Squid box Configuration
Steps to be followed to implement Transparent caching.
pchains is an extremely powerful program that allows the user to set up complex IP filtering and accounting rules.
Purpose : To set up a firewall in the Squid/Linux box with the minimal options needed for transparent proxy. Here is the simplest method.
Details : Make sure that the following options in the kernel are enabled.
Else you must recompile the kernel. Also, make sure IP-forwarding is enabled in the kernel using the following command.
This should return 1. Else, do the command
echo 1 > /proc/sys/net/ipv4/ip_forward
The following command enables transparent caching :
ipchains -A input -j REDIRECT 3128 -p tcp -s 0.0.0.0/0 -d 0.0.0.0/0 80
This command redirects all the requests, irrespective of source IP Addresses, with destination port 80 to destination port 3128 in which Squid (in Transparent mode) is running.
This is essential when the third method is implemented, where as this is not applicable for the other two methods. When squid is in transparent mode, the local network will not be able to access other protocols available on Squid. Squid supports ftp, gopher, and https only when clients of each specified protocol are aware of the cache. Hence this is not possible when squid is in transparent mode. Here, IP-Masquerading can be used to enable access to other protocols. The following are the rules for masquerading the protocols SMTP, FTP, POP, SSH, TELNET, and HTTPS. Here, assume the Squid box is connected to the Internet through a router using the eth1 interface.
ipchains -N good-bad
// New-User defined Rule is declared
ipchains -A forward -s 172.16.1.0/24 -i eth1 -j good-bad
// good-bad rule is added to the ipchains rule table. This is forwarding all the requests coming from the source 172.16.1.1 -254 to the interface through which internet is connecting to.
// In the following set of lines define the user defined rule good-bad
ipchains -A good-bad -p tcp -dport ssh -j MASQ
ipchains -A good-bad -p tcp -dport telnet -j MASQ
ipchains -A good-bad -p tcp -dport ftp -j MASQ
ipchains -A good-bad -p tcp -dport smtp -j MASQ
ipchains -A good-bad -p tcp -dport 110 -j MASQ
For more information about ipchain configurations visit us at https://www.visolve.com/squid
The iptables module ( for kernel 2.4.x series and above) which is a part of the Netfilter framework is a good upgrade of old ipchains( for kernel 2.2.x).
To run the pure basics of iptables the following options are to be configured into the kernel :
And of course your interfaces are needed to be configured properly to work, ie. Ethernet, PPP and SLIP interfaces. The following are to be set in the kernel if more advanced options are needed :
iptables -t nat -A PREROUTING -p TCP --dport 80 -j REDIRECT --to-port 3128
The above rule redirects port 80 requests, irrespective of source ip address to port 3128 (or whichever port in which squid is running in transparent mode).
iptables -t nat -A POSTROUTING -p TCP -s 0/0 --dport 21 -j MASQUERADE
iptables -t nat -A POSTROUTING -p TCP -d 0/0 --dport 20 -j MASQUERADE
iptables -t nat -A POSTROUTING -p TCP --dport 25 -j MASQUERADE
iptables -t nat -A POSTROUTING -p TCP --dport 110 -j MASQUERADE
iptables -t nat -A POSTROUTING -p TCP --dport 22 -j MASQUERADE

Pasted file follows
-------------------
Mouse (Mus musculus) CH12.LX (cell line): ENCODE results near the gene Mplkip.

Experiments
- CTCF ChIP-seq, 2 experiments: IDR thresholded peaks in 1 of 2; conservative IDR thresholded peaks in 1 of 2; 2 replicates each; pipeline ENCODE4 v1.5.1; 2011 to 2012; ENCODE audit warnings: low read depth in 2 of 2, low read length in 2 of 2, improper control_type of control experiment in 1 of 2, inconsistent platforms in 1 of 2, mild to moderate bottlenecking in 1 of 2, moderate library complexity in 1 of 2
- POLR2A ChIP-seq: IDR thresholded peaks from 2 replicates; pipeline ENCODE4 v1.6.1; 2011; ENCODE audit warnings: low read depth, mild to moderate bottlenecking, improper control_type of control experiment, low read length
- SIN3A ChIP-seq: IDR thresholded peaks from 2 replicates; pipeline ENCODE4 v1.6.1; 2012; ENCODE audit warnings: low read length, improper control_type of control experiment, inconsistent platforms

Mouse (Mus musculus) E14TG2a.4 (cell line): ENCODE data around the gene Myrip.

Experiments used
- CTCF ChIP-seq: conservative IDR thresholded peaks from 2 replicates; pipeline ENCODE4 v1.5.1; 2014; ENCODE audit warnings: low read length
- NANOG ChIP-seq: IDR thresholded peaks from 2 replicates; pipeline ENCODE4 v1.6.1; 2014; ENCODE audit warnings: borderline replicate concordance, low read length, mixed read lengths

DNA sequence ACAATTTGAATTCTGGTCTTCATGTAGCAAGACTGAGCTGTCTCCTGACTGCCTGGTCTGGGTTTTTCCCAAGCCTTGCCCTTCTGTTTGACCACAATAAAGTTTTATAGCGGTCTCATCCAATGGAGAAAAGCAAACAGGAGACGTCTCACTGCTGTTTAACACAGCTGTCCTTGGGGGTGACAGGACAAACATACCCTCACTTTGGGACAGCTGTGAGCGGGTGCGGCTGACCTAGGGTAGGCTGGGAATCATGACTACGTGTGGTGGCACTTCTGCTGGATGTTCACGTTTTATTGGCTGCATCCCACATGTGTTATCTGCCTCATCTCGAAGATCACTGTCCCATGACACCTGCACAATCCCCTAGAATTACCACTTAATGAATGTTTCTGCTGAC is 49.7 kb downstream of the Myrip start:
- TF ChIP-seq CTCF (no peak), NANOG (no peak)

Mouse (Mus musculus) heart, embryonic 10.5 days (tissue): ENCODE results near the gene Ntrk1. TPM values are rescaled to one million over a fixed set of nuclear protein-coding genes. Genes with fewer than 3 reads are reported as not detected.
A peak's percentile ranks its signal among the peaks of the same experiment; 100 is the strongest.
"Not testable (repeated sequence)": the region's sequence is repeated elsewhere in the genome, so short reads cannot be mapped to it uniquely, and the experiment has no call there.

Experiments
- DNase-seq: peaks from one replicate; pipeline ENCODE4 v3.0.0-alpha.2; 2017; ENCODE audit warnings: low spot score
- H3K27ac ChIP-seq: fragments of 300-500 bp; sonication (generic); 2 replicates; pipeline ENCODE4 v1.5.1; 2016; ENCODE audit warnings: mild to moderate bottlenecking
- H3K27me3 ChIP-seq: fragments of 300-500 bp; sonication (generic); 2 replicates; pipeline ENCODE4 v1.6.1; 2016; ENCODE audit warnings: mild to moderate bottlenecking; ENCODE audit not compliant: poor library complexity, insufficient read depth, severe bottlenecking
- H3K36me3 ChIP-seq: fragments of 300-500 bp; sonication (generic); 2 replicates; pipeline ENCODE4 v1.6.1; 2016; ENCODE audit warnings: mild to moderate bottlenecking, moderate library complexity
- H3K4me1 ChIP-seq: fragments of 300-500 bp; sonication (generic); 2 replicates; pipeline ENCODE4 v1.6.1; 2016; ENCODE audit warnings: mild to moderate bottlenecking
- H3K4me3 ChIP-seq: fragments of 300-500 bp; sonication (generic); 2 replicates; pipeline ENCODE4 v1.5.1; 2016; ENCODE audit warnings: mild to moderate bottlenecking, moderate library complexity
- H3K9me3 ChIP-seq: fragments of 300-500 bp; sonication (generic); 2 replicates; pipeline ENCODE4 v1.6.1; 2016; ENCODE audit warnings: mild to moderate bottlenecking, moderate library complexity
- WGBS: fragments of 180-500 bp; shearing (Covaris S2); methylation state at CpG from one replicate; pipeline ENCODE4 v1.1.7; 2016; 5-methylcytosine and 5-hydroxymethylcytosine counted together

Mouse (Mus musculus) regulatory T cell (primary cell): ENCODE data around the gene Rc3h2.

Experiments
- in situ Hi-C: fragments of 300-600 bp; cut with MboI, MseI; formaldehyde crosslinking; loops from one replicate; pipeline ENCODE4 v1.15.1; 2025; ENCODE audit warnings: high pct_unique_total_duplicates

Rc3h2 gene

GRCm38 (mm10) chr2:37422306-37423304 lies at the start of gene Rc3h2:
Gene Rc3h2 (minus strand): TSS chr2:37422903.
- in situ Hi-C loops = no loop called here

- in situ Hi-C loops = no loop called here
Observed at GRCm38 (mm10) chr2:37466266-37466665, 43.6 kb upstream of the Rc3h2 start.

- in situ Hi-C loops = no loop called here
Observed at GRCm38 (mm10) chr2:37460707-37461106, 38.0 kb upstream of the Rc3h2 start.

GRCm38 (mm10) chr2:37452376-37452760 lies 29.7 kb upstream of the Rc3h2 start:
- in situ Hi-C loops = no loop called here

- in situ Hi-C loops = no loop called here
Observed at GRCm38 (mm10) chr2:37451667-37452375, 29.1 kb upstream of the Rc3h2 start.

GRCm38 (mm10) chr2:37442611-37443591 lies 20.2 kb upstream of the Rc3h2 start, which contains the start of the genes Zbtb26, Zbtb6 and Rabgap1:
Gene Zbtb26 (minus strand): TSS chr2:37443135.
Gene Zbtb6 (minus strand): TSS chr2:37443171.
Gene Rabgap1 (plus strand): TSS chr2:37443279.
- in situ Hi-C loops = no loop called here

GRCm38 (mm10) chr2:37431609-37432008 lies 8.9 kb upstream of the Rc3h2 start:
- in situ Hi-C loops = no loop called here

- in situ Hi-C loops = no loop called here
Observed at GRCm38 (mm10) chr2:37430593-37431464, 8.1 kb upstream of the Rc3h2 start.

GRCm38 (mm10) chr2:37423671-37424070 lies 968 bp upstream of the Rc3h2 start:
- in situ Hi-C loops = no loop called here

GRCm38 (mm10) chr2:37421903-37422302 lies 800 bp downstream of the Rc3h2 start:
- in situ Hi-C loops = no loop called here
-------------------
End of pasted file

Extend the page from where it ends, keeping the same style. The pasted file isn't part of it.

iptables -t nat -A POSTROUTING -p TCP --dport 23 -j MASQUERADE
The above rules are essential when we connect modem or squid is in between two different network to make TELNET, FTP, SMTP, POP, HTTPS to communicate to INTERNET.
To Run Squid in a transparent mode, enable the following directives in Squid.conf.
The httpd_accel_port directive tells which port the origin server is listening on (port 80). Squid does not need to know how requests arrive at its listening port (3128). This must be done by the operating system or router. Squid sees a request for a URL and connects to port 80 on the server where it thinks the URL resides. Squid does not have any control over what types of request arrive to it. If Squid is listening to port 3128 then it assumes the data arriving there is a protocol it can handler (HTTP, FTP, etc). The type of packets that are redirected to Squid is determined entirely by the TCP/IP implementation of the host (i.e. ipchains forwarding) and is out of Squid's control.
Processor :Intel P3 550MHz CPU
Hard Drive :For high performance and stability, a SCSI disk is highly recommended or use UDMA 66 Drive instead of IDE Disk. Typically 9 GB Disks are preferred.
Ethernet :High performance Ethernet is preferred.
RAM :For every 1 GB cache, 10 MB of RAM is required. For the above case, Minimum of 300 MB is required preferably 512 MB RAM.
Policy based routing
Policy based routing
Using smart switching
Squid box as a Gateway
This paper has outlined the various methods of implementing Transparent Caching using Squid. Each of these methods has its advantages, the choice is left to the implementation team which has to decide based on their network, data access pattern, volume of data, request rate, criticality and budget available. Web caching is a matured technology and Squid is very widely used web caching application, the choice and method of implementation as said may vary, although other features present in the implementation may continue or be enhanced, the underlying fundamentals will be the same as those discussed here. There are other tools available to supplement the system like reporting tools, configuration and management tools and load balancing for implementing multiple cache boxes. And finally the overall success largely depends on the configuration and fine-tuning of both Squid and Linux.